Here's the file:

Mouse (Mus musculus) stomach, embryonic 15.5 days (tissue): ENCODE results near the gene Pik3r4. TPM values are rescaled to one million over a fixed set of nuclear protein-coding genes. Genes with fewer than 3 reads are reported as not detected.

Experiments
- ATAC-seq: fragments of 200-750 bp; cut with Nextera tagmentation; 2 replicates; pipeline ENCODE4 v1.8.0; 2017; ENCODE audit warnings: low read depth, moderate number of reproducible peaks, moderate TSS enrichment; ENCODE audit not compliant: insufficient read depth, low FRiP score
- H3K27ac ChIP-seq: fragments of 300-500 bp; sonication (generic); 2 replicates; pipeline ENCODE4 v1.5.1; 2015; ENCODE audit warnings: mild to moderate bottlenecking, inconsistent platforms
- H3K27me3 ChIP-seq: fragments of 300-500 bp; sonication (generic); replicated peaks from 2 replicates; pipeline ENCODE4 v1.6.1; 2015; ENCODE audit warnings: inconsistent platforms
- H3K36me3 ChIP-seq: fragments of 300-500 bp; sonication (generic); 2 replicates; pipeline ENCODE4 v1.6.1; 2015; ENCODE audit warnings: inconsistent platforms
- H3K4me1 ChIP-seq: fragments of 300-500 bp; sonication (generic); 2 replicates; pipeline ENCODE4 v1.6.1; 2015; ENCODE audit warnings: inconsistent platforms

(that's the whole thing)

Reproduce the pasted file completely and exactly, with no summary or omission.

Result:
Mouse (Mus musculus) stomach, embryonic 15.5 days (tissue): ENCODE results near the gene Pik3r4. TPM values are rescaled to one million over a fixed set of nuclear protein-coding genes. Genes with fewer than 3 reads are reported as not detected.

Experiments
- ATAC-seq: fragments of 200-750 bp; cut with Nextera tagmentation; 2 replicates; pipeline ENCODE4 v1.8.0; 2017; ENCODE audit warnings: low read depth, moderate number of reproducible peaks, moderate TSS enrichment; ENCODE audit not compliant: insufficient read depth, low FRiP score
- H3K27ac ChIP-seq: fragments of 300-500 bp; sonication (generic); 2 replicates; pipeline ENCODE4 v1.5.1; 2015; ENCODE audit warnings: mild to moderate bottlenecking, inconsistent platforms
- H3K27me3 ChIP-seq: fragments of 300-500 bp; sonication (generic); replicated peaks from 2 replicates; pipeline ENCODE4 v1.6.1; 2015; ENCODE audit warnings: inconsistent platforms
- H3K36me3 ChIP-seq: fragments of 300-500 bp; sonication (generic); 2 replicates; pipeline ENCODE4 v1.6.1; 2015; ENCODE audit warnings: inconsistent platforms
- H3K4me1 ChIP-seq: fragments of 300-500 bp; sonication (generic); 2 replicates; pipeline ENCODE4 v1.6.1; 2015; ENCODE audit warnings: inconsistent platforms